Shawn Ashley, Quorum Call

(QC) The House rejected a resolution Tuesday that calls for a vote of the people to eliminate the Judicial Nominating Commission and implement a modified federal judicial appointment system in Oklahoma.

Rep. Mark Lepak, R-Claremore, said SJR0034 would end the practice of judges and justices being chosen behind closed doors at Judicial Nominating Commission (JNC) meetings. “This will create a more transparent process,” said Lepak.

SJR0034, by Sen. Julie Daniels, R-Bartlesville and Lepak, refers to a vote of the people the question of the selection of judicial officers. It would allow the governor to nominate and appoint all judicial officers with advice and consent of the Senate and the House of Representatives when a vacancy in any judicial office occurs if approved by voters. It allows the Governor to call the Legislature into special session to advise and consent on any such nomination if the legislature is not in session. It provides that confirmation requires an affirmative vote of a majority of the members elected to the Senate and an affirmative vote of a majority of the members elected to the House of Representatives. It repeals Section 3 of Article 7-B relating to the Judicial Nominating Commission.

The bill came over from the Senate requiring only Senate approval of the nominations. The House Rules Committee adopted a committee substitute that added the House’s participation in the nomination approval process.
Lepak said Daniels had not said how the Senate felt about the added language. Lepak said it was in keeping with the current process where the House and Senate have appointments to the JNC.

“This brings the Legislature into the process in a way we’ve not had before,” Lepak added.

Lepak largely rejected the idea that the resolution was the result of any particular decision, although he did later list several Oklahoma Supreme Court decisions that had undone Republican legislation.

Rep. Anthony Moore, R-Clinton, asked if the resolution was a pro-life resolution and whether the term abortion appeared in it. Lepak said it was not specifically a pro-life measure and the word abortion did not appear in it. The question appeared to be a veiled reference to an email sent earlier Tuesday by House Speaker Charles McCall, R-Atoka. The email indicated the vote would be scored as a pro-life vote by organizations such as Faith Partners and Oklahomans for Life, as well as other groups.

McCall advises members to vote on behalf of their districts, but he offered a caveat: “Be warned a no vote will have negative implications for you in the present and future as it has cost previous colleagues their reelection or election to other offices. I have seen it happen with a single mailer.”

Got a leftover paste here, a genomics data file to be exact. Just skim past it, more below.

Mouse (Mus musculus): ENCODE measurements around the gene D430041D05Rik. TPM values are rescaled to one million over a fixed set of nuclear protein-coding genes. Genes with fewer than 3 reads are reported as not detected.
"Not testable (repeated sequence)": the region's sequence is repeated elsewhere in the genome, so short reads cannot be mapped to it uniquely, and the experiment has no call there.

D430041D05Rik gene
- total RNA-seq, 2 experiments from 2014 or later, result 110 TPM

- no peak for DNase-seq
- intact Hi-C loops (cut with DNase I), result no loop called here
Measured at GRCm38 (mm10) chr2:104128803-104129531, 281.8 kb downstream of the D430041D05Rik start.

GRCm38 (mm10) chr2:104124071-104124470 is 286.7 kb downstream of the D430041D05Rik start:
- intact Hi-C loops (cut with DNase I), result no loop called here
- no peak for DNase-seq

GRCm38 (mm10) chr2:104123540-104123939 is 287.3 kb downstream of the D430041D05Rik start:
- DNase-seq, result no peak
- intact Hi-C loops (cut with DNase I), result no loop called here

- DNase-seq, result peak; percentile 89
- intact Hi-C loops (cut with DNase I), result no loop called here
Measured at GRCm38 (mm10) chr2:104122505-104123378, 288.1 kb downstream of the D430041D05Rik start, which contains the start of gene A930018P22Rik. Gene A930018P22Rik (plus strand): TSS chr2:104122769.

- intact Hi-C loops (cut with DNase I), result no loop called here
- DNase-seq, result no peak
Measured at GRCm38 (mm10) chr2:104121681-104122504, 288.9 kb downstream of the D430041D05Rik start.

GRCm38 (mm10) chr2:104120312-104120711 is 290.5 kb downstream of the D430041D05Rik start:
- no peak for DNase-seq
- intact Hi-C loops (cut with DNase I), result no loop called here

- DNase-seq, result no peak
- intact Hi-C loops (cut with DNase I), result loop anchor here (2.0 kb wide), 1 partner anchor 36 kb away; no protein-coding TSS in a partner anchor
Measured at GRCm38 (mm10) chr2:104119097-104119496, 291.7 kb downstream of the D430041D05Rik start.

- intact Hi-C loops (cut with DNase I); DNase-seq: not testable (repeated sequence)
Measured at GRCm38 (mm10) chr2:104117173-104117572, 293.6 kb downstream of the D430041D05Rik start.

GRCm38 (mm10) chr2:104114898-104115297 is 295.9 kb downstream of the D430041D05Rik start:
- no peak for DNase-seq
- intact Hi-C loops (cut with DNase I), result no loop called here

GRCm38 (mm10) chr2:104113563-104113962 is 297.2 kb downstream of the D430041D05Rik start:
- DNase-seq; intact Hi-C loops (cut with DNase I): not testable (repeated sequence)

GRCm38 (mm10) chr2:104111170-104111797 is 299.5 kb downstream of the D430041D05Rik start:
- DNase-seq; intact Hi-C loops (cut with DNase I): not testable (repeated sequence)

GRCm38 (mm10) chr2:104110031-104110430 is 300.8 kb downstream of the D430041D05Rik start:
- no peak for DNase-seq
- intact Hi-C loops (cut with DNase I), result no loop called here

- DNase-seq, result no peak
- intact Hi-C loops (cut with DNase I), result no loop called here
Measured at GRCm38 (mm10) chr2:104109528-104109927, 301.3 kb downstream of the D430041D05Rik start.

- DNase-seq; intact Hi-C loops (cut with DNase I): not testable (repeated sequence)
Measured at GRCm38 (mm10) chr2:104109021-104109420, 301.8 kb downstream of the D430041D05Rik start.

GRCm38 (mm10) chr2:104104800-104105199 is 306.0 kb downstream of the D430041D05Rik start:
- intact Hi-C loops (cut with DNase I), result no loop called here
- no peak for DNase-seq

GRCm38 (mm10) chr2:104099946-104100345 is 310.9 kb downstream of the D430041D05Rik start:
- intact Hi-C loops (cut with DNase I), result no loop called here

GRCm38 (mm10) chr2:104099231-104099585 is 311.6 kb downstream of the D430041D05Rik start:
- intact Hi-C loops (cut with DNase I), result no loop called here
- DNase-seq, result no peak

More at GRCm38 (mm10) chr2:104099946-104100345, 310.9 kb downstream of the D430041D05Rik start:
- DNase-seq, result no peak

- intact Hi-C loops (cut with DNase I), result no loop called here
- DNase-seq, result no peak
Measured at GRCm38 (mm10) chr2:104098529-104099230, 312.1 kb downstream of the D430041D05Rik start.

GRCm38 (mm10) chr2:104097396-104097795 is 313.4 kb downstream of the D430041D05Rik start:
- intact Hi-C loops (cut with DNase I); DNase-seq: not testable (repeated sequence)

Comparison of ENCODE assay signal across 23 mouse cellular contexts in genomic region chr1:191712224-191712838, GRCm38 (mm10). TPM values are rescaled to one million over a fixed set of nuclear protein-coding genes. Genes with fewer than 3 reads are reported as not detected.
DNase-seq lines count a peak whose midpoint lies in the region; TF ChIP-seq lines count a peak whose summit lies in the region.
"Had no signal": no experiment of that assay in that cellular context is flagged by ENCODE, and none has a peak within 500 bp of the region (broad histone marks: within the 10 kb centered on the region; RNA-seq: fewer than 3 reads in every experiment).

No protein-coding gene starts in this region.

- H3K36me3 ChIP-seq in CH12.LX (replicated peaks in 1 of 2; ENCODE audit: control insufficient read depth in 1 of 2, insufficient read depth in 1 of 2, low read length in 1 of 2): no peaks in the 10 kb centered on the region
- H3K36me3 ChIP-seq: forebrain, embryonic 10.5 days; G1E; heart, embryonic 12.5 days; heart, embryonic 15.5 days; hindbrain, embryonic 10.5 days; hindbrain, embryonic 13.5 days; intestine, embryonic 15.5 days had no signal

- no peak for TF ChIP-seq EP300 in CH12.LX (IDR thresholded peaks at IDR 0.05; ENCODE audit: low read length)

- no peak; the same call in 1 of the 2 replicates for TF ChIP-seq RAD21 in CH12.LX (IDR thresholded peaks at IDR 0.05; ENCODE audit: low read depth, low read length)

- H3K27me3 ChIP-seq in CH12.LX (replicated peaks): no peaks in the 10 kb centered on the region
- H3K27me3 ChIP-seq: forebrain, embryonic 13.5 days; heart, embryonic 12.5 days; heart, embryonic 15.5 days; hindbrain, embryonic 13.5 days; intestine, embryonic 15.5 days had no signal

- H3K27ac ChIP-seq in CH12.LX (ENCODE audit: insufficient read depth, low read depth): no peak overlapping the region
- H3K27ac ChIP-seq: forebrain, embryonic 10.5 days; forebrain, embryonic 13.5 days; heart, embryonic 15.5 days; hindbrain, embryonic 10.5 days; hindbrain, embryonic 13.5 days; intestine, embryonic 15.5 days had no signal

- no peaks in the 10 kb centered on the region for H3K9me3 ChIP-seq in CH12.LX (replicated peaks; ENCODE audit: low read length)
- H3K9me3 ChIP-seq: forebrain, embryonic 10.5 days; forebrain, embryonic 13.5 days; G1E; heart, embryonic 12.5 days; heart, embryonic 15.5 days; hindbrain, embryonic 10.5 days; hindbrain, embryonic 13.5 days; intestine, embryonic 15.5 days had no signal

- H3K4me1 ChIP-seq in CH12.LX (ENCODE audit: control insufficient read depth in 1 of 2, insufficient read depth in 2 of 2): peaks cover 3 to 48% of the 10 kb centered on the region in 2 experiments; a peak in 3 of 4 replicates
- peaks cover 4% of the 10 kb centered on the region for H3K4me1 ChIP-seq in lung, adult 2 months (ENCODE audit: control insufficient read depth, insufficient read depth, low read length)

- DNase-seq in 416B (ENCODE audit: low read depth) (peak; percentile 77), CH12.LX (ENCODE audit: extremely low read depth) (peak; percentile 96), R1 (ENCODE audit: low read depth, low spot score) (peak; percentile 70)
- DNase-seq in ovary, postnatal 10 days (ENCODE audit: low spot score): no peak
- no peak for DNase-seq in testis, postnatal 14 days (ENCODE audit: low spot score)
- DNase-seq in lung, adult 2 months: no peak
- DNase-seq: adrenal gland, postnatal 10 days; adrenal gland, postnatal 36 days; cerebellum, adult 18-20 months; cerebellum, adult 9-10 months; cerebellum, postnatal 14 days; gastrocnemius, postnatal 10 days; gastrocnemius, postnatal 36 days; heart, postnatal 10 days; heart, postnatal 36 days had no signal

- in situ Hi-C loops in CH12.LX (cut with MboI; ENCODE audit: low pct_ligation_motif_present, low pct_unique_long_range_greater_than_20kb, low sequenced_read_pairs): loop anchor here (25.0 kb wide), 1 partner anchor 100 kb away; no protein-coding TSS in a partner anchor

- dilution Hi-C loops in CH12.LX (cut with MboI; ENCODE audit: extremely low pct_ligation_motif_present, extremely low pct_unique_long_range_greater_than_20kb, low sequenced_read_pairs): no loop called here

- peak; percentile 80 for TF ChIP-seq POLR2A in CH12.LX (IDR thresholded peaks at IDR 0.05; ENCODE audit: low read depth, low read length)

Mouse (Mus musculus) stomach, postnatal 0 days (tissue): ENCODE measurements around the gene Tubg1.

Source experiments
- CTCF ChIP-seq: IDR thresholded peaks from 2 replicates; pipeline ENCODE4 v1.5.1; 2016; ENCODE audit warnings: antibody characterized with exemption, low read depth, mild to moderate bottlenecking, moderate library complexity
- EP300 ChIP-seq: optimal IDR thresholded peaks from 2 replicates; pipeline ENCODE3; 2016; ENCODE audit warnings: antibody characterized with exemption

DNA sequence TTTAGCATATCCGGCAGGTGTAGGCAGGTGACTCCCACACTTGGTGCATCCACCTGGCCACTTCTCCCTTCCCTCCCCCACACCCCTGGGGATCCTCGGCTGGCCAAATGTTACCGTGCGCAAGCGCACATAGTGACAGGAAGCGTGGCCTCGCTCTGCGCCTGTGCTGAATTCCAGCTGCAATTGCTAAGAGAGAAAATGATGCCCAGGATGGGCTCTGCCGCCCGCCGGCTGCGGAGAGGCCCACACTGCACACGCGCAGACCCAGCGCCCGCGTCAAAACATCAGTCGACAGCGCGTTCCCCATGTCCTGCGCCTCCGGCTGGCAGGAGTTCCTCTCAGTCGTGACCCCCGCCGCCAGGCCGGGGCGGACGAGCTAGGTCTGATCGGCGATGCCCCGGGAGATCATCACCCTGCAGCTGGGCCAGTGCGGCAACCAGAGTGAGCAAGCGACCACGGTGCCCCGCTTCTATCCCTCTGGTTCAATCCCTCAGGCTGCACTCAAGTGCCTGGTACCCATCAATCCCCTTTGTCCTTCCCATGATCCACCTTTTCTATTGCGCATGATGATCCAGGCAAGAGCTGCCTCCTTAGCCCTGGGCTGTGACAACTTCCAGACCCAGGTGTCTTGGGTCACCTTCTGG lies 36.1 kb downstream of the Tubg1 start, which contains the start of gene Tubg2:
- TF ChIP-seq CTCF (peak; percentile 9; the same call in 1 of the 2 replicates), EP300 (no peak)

Moore debated against the bill and was the only Republican to do so. Moore argued the state was too far removed from the judicial scandal that led to the creation of the JNC, which was considered a model for other states. Moore suggested the resolution was the result of recent court rulings and that the proposal would “…throw the baby out with the bathwater.”

Moore also warned the resolution, if approved by voters, could have dire effects in rural communities. He noted associate district judges are responsible for all juvenile proceedings and an unfilled vacancy in one of those offices would delay adoptions, among other legal proceedings.

Moore suggested the proposed change also would make it more difficult to find qualified individuals who want to be judges.

“I don’t want to DC my Oklahoma,” Moore said.

Rep. Forrest Bennett, D-Oklahoma City, warned of the potential loss of institutional knowledge within the judiciary if the resolution was approved and okayed by voters.

Rep. Monroe Nichols, D-Tulsa, called the proposal “dangerous.” Nichols said a frequent criticism of the Legislature was that politics often get in the way. “Eventually, it will be in the way of judicial appointments,” he said if the proposal was adopted.

Rep. Andy Fugate, D-Oklahoma City, noted the proposed constitutional amendment addressed the nomination process but it did not address the Legislature’s confirmation process. Ultimately, said Fugate, the resolution was about “giving away the keys to the kingdom” to the governor’s office.

Lepak reiterated his view that eliminating the JNC and replacing it with a gubernatorial appointment and legislative approval process would increase transparency in the selection of judicial nominees. He called the model “clean and simple.”

The resolution failed 36-60. Lepak held the resolution on a notice to reconsider. He must exercise it by the end of the legislative session Thursday.

Fugate attempted to amend the resolution. His amendment would have required judicial nominations be approved a three-fourths vote in each chamber, putting them on par with revenue raising measures, said Fugate. The amendment was tabled on a motion by House Assistant Majority Floor Leader John Pfeiffer, R-Mulhall.

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